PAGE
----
Birds: The Bure Valley osprey (yes, another Norfolk osprey) twice flying from his dead-alder perch to catch a fish, twice pursued by a juvenile marsh harrier (looking puny by comparison).

Creeping things that creep upon the earth: Small red-eyed damselflies, so newly part of our Norfolk odonatofauna (I'm not sure that's a word), resting on the pads of yellow water-lilies; in the car-park by the Bure, feeding from pom-poms of spear thistle, a late swallowtail. Broadland magic.


Place: NWT Upton Broad and Marshes (The capital of dragonfly-watching in Norfolk and home to countless charismatic weeds; simply superb.)

Plants: Where to begin? Southern marsh orchids, loud and bright, and marsh helleborines, duskily beautiful; bog myrtle (love that smell!); grass of Parnassus so very nearly in flower (two more days of sunshine needed); marsh lousewort all through the squelchy fen; and dykes sharp with the spikes of water soldier.

Birds: Marsh tits sneezing in the ash-woods; a blackcap tootling cheerily in the car-park.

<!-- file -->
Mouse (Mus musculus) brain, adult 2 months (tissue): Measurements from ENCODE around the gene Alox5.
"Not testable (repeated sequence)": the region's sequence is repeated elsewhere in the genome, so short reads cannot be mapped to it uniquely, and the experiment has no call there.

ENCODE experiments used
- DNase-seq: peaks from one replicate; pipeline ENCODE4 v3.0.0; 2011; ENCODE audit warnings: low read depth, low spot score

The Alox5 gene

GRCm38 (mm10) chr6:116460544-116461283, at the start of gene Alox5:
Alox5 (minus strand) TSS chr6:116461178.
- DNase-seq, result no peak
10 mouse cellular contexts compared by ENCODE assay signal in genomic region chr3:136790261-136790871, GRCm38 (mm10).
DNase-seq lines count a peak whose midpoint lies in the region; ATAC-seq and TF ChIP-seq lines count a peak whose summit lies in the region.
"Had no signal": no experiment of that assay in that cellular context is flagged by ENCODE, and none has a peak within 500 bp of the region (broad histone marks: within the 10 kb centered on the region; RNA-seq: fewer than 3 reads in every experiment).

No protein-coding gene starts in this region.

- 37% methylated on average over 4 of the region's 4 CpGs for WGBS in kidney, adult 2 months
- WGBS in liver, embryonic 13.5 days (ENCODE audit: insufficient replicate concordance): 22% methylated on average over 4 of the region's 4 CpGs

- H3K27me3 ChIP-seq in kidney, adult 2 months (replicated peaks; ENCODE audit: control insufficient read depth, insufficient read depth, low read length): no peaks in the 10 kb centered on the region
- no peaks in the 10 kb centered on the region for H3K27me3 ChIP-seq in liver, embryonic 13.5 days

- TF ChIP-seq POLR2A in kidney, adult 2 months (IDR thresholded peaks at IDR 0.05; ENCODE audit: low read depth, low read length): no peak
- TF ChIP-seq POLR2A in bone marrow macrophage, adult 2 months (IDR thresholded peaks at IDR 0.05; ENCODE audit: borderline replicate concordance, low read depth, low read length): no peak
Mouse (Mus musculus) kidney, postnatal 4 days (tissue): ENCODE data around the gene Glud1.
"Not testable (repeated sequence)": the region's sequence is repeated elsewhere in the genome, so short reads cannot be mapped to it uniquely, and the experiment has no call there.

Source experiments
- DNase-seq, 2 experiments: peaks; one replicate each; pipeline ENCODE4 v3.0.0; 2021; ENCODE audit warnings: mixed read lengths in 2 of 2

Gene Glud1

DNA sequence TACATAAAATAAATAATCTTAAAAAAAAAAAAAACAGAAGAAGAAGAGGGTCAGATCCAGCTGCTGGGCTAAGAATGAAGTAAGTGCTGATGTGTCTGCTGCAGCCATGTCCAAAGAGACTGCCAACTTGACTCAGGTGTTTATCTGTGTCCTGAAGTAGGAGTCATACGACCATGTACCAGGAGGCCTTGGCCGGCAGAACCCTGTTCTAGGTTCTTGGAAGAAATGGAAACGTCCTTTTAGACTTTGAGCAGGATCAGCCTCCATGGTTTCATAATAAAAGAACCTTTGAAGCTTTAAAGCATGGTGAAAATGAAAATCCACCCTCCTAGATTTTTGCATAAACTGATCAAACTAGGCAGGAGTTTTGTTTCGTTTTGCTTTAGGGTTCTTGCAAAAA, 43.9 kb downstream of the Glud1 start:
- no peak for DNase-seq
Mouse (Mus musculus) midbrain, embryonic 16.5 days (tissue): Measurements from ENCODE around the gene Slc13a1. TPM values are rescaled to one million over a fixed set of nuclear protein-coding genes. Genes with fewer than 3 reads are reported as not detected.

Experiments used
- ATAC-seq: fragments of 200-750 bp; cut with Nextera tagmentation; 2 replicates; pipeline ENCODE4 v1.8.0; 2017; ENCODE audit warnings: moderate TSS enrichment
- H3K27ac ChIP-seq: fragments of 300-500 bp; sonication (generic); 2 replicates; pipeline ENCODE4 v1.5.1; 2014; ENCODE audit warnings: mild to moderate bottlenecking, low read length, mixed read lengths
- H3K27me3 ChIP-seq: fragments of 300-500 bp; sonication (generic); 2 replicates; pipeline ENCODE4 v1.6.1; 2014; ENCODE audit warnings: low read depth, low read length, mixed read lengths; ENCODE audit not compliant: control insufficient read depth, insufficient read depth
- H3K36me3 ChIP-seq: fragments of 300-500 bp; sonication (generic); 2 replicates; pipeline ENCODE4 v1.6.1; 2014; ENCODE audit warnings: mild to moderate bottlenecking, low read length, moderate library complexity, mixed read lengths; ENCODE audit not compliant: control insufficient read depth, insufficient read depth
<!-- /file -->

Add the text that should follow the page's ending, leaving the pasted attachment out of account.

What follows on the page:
Creeping things that creep upon the earth: Dragonflies! Brown hawkers everywhere; a southern hawker; common blue, azure and variable damselflies; a last four-spotted chaser through the tops of the willows; common darters and many, many black-tailed skimmers; loveliest of all, perhaps, droop-winged common emerald damselflies.

I wish I went to the Broads more often these days. But I'm glad NWT is still there to look after them.

Sunday, 22 July 2012

A great dark bird

On my first day at a new school, aged seven, I sat next to a curly-haired girl with sparkly eyes named Rachel. I told her, apparently, I wanted to work with ducks. More than thirty years later she is my oldest friend and today I walked to visit her in the Watch House, half way along Blakeney Point, where every summer she and a pile of friends stay for a long weekend.

I love the crunch of the shingle under my feet as I leave the Cley beach car park; it tells me I'm stepping into one of my favourite places and my favourite frames of mind. The shingle is bright with yellow horned poppies and the almost-nothing flowers of sea sandwort (opposite pairs of untoothed leaves, Caryophyllaceae: how many weed workshops have I taught this week?). The sea is loud with Sandwich terns and little terns and an eider powers past. This is my first eider of the year, a male in soot-black and frost-white eclipse plumage, but he is eclipsed by the sun, the blue sky and summer.

At last.